While my main focus right now is working on my YA novel, to give myself a break, I try to mix it up and spend some time on other projects. One of them is wild: It’s a musical based on Sister Carrie, a book by Theodore Dreiser. Since I know nothing about music — that’s certainly writing dangerously!
To keep the project alive, I sometimes write dialogue for it. This is a lot of fun and very instructive. I pick two or three characters in my story and have them talk to each other. Just the other day, a new character cropped up: Joe, who trains girls like Carrie in musical-hall dancing. I started writing some lines for him and suddenly, he came alive for me. I could see and hear him with Carrie and a few other dance-hall hopefuls, showing them the ropes.
One minute, Joe didn’t exist and the next, he did. He was right there, on the page, and talking. It was thrilling! I don’t why Joe came to me that particular night or whether he’ll make into my final piece, but for now, he’s alive and well.
This feeling of calling characters into being is so mysterious and magical. When I was working on my Sojourner Truth play, I had a character called Robert, who was Sojourner’s love interest when she was a young slave. After hearing an actor and actress play the two of them in a small scene, I got so excited that on the way home from New York, I wrote a new, much bigger moment for them where they imagine their life together.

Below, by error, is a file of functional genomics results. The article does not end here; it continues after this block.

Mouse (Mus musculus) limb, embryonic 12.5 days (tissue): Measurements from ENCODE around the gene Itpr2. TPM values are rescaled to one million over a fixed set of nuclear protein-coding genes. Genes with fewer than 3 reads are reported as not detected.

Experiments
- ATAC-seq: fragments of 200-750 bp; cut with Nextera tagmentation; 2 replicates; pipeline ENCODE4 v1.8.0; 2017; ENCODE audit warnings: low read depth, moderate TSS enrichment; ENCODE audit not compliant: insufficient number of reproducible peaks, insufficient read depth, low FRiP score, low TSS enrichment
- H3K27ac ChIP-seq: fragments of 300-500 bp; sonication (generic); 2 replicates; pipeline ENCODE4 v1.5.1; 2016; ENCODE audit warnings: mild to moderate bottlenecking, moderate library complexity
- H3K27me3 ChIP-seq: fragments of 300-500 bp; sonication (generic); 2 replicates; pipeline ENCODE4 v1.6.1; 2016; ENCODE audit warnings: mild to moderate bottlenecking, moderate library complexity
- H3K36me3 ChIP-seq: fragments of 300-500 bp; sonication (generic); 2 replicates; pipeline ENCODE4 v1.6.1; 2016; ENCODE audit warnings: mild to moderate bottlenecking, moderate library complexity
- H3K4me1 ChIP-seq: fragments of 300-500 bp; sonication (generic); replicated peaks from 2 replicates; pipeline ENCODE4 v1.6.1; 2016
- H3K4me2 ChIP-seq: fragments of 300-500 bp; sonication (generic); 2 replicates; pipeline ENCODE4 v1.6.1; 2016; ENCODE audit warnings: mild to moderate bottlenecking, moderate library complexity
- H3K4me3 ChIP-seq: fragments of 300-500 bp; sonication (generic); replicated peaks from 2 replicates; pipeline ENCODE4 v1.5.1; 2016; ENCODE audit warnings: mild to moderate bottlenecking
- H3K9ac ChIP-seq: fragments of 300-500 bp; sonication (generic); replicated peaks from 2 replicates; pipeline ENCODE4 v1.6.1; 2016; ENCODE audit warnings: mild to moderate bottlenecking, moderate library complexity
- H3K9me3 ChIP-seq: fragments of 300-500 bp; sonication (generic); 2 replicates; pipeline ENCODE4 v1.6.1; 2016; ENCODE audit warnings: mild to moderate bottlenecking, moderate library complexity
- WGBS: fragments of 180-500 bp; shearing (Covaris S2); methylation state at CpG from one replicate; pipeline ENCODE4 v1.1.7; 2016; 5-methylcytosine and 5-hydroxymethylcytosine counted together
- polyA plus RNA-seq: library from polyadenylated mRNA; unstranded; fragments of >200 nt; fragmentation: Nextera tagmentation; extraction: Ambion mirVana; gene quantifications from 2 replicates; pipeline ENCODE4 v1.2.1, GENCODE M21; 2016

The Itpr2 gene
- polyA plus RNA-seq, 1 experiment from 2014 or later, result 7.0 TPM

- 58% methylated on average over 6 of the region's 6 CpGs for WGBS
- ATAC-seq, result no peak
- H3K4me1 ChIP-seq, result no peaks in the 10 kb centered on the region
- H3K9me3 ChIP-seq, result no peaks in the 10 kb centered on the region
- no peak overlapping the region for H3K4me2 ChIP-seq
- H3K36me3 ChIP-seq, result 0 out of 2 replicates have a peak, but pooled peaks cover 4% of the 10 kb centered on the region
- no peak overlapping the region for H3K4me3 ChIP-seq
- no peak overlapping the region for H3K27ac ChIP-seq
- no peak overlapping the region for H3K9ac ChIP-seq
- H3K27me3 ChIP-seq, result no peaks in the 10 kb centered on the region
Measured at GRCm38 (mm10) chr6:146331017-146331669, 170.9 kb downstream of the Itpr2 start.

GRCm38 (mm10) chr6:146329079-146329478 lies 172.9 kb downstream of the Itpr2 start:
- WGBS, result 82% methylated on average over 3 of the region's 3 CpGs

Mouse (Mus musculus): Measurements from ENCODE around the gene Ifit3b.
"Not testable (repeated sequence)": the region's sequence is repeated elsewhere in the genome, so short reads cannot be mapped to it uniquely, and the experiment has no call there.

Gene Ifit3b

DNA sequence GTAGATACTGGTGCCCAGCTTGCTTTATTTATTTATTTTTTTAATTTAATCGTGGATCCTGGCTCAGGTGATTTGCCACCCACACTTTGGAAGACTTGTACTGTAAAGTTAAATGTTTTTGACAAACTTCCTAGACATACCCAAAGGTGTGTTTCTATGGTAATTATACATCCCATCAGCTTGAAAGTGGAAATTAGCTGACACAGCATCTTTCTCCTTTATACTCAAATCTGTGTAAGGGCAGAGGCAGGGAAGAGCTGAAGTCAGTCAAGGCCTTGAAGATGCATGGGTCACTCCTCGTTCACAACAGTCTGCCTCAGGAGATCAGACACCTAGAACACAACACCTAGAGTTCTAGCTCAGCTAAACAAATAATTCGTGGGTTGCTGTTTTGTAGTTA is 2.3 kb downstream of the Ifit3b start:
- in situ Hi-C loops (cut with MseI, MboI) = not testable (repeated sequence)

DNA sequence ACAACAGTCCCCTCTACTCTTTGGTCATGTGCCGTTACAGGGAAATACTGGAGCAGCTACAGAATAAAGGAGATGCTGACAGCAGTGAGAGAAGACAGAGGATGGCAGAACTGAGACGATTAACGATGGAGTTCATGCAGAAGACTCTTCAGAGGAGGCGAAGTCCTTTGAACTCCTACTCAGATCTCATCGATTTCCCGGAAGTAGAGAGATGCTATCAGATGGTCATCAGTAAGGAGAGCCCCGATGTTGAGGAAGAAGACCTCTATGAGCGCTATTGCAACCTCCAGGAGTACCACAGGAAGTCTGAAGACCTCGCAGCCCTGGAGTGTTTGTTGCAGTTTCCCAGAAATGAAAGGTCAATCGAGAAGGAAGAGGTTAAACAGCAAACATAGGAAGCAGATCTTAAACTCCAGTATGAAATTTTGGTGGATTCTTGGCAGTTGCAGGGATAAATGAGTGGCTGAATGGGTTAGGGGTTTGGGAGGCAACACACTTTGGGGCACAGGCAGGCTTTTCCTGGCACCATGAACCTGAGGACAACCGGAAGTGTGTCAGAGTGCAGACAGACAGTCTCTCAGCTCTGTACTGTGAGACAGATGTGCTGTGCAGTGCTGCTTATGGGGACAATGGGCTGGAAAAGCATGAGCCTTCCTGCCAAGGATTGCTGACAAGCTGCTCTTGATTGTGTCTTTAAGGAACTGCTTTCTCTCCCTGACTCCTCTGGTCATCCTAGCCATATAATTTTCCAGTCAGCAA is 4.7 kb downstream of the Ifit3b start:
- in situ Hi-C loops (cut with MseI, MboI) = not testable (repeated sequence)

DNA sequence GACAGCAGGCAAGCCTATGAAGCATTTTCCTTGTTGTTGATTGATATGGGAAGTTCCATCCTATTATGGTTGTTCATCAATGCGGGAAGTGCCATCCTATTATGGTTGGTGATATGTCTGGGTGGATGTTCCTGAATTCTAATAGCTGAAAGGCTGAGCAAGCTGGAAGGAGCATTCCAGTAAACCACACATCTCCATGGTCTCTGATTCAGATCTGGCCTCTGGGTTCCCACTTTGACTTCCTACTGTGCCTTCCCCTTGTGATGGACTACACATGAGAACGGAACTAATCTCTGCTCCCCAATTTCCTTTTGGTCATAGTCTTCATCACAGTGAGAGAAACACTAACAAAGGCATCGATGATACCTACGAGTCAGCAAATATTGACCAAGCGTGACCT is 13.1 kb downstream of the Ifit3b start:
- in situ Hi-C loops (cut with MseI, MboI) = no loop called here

When the scene was performed, it really blew me away. I realized that I had brought Robert (who was a real person mentioned in Sojourner’s autobiography) to life for a few moments. He was a footnote in history, but on stage he was real: he had a voice and dreams — and I had given voice to that voice and those dreams. It was one of the most satisfying creative experiences I’ve ever had. How about you?
How does it make you feel when you summon a character out of the creative void?